Volume 33, Number 6, June 1998


“Bold, Bold Hardt”

by Debra Levy

Interlite Glass Distributors of Bensalem, PA, has taken a leadership role in educating its customers. Its president, Dennis Farrell, has worked hard to gather and quickly disseminate to his customers information about things that might affect them. Farrell is also outspoken in his concern for independent glass companies, which he says account for 93 percent of his company’s business.

Interlite organized one such educational program recently at its headquarters outside Philadelphia. I was honored to be part of a panel of presentations about the future of the auto glass industry. With me on the panel were Pete Gerharding of Carlite, who discussed his company’s new program CARS, and Bill Hardt, assistant vice president for State Farm Insurance of Bloomington, IL.

Gerharding’s presentation about the CARS program was most interesting and will be the subject of an article in an upcoming issue of USGlass. But it was Hardt who definitely ignited the passion of the audience.

As everyone who does any AGR business knows, State Farm recently decreased the amount of the “offer” in the offer and acceptance (O&A) program to 80 percent off the NAGS List Price™ in many areas. The insurer also links its offers to geographic areas (cities, suburbs, rural, etc.), and it changed the categories of some of those, as well. Most B areas became A areas, resulting in a lower offer from State Farm.

Hardt said the changes were a result of the large increases in NAGS prices that occurred with the release of the latest NAGS calculator. “We weighted the NAGS increases against our book of business,” said Hardt.

He said there were a number of other factors in his decision, and chief among them was a review of the prices being offered for cash sales. “There’s an awful lot of cash discounting out there,” he said, “and this is a big issue for us. What the cash prices are doing is helping us decide what we offer, because we have an obligation to provide our policyholders with the lowest prices available.”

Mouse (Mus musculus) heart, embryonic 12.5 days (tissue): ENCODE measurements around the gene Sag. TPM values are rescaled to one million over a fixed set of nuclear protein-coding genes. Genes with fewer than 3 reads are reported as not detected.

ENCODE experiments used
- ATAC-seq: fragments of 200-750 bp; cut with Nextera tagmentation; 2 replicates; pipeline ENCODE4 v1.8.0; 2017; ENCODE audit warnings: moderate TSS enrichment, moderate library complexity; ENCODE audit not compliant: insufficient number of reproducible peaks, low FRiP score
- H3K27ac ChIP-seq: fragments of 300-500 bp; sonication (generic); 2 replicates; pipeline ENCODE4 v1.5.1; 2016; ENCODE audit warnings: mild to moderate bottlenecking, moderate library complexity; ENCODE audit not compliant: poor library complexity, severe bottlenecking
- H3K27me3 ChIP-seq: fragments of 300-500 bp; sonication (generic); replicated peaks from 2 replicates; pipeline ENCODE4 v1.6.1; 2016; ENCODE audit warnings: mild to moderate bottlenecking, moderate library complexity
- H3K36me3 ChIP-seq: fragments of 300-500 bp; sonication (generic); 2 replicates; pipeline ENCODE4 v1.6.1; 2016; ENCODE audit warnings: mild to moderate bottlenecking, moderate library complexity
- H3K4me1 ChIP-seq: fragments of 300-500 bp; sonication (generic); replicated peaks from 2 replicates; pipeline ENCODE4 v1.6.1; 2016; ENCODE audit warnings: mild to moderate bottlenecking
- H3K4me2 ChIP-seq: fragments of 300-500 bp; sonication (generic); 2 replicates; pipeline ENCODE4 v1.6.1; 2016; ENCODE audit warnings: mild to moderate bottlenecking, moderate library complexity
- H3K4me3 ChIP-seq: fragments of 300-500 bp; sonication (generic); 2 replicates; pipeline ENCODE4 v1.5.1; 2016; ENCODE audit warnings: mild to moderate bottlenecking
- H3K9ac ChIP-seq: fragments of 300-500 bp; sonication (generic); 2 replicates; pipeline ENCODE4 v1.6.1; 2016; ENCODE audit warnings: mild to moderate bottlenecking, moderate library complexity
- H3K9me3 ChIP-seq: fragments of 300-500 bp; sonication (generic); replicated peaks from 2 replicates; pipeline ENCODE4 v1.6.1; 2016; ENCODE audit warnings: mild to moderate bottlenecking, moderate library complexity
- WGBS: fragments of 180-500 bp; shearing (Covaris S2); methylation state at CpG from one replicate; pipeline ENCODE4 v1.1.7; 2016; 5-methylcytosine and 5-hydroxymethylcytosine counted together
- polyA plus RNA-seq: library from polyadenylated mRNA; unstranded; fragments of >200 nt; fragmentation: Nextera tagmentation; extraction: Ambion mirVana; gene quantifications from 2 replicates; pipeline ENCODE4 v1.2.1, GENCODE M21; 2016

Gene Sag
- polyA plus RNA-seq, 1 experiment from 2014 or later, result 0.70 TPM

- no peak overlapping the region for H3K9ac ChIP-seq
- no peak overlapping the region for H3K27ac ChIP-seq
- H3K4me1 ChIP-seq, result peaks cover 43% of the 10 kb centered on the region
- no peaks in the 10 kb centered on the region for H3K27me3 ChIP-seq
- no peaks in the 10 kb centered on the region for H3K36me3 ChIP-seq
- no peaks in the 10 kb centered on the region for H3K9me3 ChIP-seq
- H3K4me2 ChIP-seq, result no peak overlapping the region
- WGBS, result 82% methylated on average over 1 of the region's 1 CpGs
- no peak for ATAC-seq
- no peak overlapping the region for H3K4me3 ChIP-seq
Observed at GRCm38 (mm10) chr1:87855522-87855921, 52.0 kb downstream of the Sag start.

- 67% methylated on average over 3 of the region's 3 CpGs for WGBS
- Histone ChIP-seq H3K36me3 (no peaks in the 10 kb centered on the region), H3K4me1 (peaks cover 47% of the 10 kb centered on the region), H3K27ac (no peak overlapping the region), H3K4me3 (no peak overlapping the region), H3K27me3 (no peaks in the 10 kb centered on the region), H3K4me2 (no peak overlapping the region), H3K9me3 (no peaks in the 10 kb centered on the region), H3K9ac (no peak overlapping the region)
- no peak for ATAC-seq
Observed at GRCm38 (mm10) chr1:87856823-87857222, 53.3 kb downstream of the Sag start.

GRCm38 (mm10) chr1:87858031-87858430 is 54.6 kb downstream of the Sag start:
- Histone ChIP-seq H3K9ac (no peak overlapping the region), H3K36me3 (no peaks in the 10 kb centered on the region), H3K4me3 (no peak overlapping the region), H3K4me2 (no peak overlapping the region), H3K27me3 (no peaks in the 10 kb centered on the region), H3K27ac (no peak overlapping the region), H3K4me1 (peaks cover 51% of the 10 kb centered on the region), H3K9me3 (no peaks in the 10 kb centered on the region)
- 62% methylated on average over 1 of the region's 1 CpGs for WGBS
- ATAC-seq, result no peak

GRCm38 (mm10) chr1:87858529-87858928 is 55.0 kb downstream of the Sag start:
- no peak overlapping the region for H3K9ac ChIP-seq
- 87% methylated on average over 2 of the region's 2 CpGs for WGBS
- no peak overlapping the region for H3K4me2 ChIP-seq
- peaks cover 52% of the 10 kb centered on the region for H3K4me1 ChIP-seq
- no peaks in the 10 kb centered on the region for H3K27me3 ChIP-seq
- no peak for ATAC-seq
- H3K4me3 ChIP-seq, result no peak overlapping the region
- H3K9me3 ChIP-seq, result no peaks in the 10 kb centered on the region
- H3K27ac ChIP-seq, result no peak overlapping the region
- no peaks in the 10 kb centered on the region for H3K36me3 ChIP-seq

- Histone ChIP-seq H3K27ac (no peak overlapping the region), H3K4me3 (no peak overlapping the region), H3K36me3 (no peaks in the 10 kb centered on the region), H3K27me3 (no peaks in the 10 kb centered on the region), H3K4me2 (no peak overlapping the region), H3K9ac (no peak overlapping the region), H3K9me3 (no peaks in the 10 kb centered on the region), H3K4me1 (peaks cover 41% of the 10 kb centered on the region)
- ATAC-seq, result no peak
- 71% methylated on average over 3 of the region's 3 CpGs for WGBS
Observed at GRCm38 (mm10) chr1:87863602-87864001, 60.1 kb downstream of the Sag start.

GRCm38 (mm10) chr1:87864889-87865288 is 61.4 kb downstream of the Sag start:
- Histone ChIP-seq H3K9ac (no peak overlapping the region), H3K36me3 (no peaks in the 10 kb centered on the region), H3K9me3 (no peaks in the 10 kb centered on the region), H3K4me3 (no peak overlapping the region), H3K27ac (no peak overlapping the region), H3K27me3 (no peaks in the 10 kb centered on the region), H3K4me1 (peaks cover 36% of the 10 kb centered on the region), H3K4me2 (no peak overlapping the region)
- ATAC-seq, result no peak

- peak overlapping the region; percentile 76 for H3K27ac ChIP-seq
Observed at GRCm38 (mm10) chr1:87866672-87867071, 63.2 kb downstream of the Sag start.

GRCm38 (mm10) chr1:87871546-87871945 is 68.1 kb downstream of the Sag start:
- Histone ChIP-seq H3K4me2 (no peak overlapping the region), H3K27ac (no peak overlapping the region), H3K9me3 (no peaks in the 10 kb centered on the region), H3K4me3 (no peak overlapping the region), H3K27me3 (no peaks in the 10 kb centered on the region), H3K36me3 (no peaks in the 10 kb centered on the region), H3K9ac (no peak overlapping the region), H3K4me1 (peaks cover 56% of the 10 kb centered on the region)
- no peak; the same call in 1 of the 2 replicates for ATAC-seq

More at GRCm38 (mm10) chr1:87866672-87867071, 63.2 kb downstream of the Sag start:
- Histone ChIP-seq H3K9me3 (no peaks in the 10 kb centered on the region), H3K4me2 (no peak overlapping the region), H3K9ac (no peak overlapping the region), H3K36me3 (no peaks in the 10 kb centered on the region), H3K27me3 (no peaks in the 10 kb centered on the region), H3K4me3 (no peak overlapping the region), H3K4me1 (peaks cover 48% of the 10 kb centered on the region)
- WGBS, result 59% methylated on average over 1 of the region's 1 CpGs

In one particularly heated exchange, an extremely concerned AGR business owner accused State Farm of trying to put him out of business by offering prices at which he can not make a profit. “I can’t get my glass at the same prices as companies that manufacture it or who can purchase it for less.”

Hardt responded by saying that while he understood the gentleman’s concern, his company “was not about to subsidize companies that, for whatever reason, were not as efficient as others.” Anyone who reads this column occasionally knows that Mr. Hardt and I would disagree about the cash discount issue. And I’ve talked with quite a number of people about the ‘80-off offer.’ Some have told me that to accept such an offer would do them in; others have said that they can still make a good profit at those rates. It seems clear that the rates at which you buy glass are just as important as the rates at which you sell it and since you can only sell it to State Farm at what they offer, you had better be able to buy it well.

This is one case where people may not like the message, but should respect the messenger. Mr. Hardt could be hiding behind his voice mail in Blooming-ton, or choosing just one large network provider instead of explaining his program and answering questions before independents as he has chosen to do.

In fact, he will be doing the same at our upcoming regional expos, the next to be held in Vancouver, BC, in August, where you can ask him your questions about State Farm’s programs yourself. For more info, see the supplement enclosed with this issue. 


Copyright 1998 Key Communications, Inc. All rights reserved. No reproduction of any type without expressed written permission.